Strange World of Gurney Slade (The) (TV)
R2 - United Kingdom - Network
Review written by and copyright: Paul Lewis (15th August 2011).
The Show

The Strange World of Gurney Slade (ATV, 1960)


Although it lasted for only six episodes and has rarely been seen since its first transmission in 1960 (the first episode was screened in 1992, as part of Channel 4’s retrospective TV Heaven strand), The Strange World of Gurney Slade (ATV, 1960) has acquired a strong reputation in the years since its first broadcast. Commissioned on the strength of Anthony Newley’s career as a singer, on The Strange World of Gurney Slade Newley was allowed creative freedom and, working with writers Sid Green and Dick Hills, turned in a series that defied expectations and divided audiences. From its first episode, the show openly discards the conventions of television at the time, and as the series progresses the episodes become increasingly more abstract and self-referential, evolving into a piece of metafiction that channels the Theatre of the Absurd (and especially Pirandello’s play Six Characters in Search of an Author), something which has led to comparisons with Patrick McGoohan’s later ITC series The Prisoner (1967-8) (for example, see Catriona Wright’s entry about the series on the BFI’s ScreenOnline website). In its use of referential humour that has attracted the (mercurial and often abused and misused) label ‘postmodern’, The Strange World of Gurney Slade has also been seen as a precursor to Monty Python’s Flying Circus (BBC, 1969-74) (ibid.).

In his 2009 book about television situation comedy, Brett Mills notes that The Strange World of Gurney Slade is frequently labelled as ‘a “sitcom”, even though it fails to incorporate many of the characteristics’ of the genre (29). Highlighting the episodic structure of the series, Mills states that the ‘series consists of the picaresque adventures of the eponymous character’, played by Anthony Newley, and ‘[o]ther than Slade, there are no recurring characters, and the episodic nature of the series means there is no regular setting or satisfactory denouements to his [Slade’s] adventures; indeed, there’s not much of what might usually be termed “plot” at all’ (ibid.). Further exploring the differences between The Strange World of Gurney Slade and the conventions of television sitcoms, Mills also argues that ‘[t]he programme doesn’t signal its comic intention through either its performance style or the use of a laugh track’ and much of its humour derives from ‘avowedly surrealist and absurd moments […] rather than the construction of a supposedly “realist” world that is the case of much sitcom’ (ibid.).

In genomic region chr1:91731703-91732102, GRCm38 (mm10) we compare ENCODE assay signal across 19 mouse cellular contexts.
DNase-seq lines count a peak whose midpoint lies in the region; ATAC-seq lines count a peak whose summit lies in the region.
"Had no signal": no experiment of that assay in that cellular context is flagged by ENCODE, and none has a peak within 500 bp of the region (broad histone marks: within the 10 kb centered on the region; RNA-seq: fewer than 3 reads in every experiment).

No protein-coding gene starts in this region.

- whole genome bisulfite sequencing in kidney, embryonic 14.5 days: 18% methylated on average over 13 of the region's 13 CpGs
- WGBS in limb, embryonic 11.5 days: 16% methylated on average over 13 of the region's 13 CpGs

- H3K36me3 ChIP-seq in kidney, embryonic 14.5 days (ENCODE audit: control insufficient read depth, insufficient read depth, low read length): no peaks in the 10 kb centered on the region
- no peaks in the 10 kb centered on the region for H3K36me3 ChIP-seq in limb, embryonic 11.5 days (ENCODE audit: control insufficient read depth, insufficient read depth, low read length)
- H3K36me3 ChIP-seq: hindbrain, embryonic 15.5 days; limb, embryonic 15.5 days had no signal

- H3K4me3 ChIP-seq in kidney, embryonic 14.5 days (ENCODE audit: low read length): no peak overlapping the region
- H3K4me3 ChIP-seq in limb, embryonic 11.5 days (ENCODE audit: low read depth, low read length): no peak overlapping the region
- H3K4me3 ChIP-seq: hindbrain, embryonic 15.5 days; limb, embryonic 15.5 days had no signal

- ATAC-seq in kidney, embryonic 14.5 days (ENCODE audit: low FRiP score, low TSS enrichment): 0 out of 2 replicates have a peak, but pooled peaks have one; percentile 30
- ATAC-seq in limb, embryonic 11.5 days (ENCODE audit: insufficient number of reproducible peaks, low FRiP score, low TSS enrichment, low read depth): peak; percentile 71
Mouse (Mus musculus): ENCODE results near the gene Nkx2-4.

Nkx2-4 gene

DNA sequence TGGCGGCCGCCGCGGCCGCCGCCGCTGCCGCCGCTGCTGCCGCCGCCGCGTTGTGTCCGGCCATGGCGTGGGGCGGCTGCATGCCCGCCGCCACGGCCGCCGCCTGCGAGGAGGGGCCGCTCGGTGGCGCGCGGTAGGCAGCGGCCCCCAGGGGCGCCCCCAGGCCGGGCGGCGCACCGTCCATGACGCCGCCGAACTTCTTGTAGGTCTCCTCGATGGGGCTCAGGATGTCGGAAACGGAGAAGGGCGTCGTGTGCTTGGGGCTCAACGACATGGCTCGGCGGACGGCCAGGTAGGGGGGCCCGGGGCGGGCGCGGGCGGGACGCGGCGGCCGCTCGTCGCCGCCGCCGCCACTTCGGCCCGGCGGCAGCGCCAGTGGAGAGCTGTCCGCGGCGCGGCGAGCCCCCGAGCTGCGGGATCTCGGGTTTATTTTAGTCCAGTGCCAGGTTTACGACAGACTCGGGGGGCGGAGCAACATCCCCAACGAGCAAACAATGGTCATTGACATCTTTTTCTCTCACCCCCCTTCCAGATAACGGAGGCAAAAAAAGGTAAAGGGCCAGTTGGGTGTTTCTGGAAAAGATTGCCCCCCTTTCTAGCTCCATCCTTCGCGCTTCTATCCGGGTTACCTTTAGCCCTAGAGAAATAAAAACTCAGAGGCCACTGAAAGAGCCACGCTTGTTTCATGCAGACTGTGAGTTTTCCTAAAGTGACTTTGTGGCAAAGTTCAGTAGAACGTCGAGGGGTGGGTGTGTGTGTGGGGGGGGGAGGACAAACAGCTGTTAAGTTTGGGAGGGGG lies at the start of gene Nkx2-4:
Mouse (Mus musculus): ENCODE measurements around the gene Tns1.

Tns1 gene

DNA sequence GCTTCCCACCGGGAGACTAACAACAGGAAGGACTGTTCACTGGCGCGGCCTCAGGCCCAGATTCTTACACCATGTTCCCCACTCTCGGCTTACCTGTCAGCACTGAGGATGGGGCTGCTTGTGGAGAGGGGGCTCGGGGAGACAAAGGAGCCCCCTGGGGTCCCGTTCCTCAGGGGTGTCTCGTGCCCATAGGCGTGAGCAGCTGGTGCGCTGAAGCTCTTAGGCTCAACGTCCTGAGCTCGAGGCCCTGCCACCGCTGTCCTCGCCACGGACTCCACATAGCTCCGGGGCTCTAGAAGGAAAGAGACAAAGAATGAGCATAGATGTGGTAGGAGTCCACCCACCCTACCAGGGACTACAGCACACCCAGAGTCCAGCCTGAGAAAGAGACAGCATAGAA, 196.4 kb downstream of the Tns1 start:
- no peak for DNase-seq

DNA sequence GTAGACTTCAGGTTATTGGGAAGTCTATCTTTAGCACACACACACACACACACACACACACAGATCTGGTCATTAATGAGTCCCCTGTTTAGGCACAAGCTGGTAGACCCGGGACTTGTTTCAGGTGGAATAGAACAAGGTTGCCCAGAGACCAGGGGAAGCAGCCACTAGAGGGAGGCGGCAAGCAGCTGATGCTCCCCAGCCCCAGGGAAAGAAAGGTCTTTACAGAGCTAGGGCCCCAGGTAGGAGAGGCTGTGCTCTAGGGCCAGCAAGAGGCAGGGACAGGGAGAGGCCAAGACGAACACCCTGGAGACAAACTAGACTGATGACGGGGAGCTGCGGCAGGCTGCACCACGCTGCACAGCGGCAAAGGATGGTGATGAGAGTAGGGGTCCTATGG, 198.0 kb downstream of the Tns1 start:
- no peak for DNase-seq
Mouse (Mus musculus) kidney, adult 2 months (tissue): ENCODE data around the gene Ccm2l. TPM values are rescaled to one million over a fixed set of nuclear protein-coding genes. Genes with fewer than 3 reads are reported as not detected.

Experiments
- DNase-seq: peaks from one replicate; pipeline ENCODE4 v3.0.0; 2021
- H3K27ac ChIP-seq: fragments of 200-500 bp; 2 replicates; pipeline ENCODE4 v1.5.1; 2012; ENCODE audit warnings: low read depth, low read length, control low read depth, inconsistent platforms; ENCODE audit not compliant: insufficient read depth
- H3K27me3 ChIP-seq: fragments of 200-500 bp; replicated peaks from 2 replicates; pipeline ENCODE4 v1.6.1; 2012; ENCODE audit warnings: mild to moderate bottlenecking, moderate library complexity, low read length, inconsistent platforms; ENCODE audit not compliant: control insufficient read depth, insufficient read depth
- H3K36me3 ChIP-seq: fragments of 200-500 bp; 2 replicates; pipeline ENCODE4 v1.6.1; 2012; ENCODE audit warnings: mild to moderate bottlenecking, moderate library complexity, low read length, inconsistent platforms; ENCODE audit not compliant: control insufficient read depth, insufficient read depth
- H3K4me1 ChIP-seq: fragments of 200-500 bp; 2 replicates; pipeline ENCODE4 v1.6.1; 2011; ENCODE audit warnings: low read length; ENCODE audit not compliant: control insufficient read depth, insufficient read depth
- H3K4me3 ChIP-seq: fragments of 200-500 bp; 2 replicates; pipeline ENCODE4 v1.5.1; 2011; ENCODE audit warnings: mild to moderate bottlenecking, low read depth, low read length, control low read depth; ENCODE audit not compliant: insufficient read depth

The opening scene of the first episode suggests a conventional soap opera or sitcom: it opens with an establishing shot of a terraced house and, from there, cuts to a recognisable domestic scene depicting a woman, Veronica Paget, ironing; her husband Albert (Newley) sitting away from her, reading a newspaper; their son doing his homework at the dinner table; their intrusive new neighbour (‘Ramsbothom, with a “t-h”, not a double “t”’); the Paget’s lodger, Mr Hopkins; and Albert’s mother sorting through a pile of clothes. As the scene continues, Albert is asked if he would like an egg. When the clearly bored Albert fails to respond, he is fed his next line by an offscreen female voice, who repeatedly whispers, ‘A boiled egg, please, my love’. As the silent Albert puts on his coat, the actor playing Ramsbothom tries to salvage the uncomfortable situation by ad-libbing, ‘Going for a walk, Albert?’ and following the line with awkward laughter. With this, the artifice of the scene is dropped, and the viewer realises that s/he is faced with a self-reflexive representation of the filming of a domestic scene, and Newley is not playing Albert Paget but rather an actor, Gurney Slade, playing Albert Paget. Breaking the fourth wall, Albert/Gurney Slade/Newley walks off the set, past the cameras and the bewildered floor manager (Geoffrey Palmer), who asserts, ‘You must be raving mad: we’re on the air’. The scene is a bold statement of intent, Newley thumbing his nose at those who would expect him to deliver a conventional domestic sitcom. It’s a very Brechtian moment which seems unafraid of alienating viewers who are expecting a more conventional half hour of programming, which is probably the reason why, during its broadcast in 1960, the series was gradually moved from a prime spot in the schedules to a late-night slot.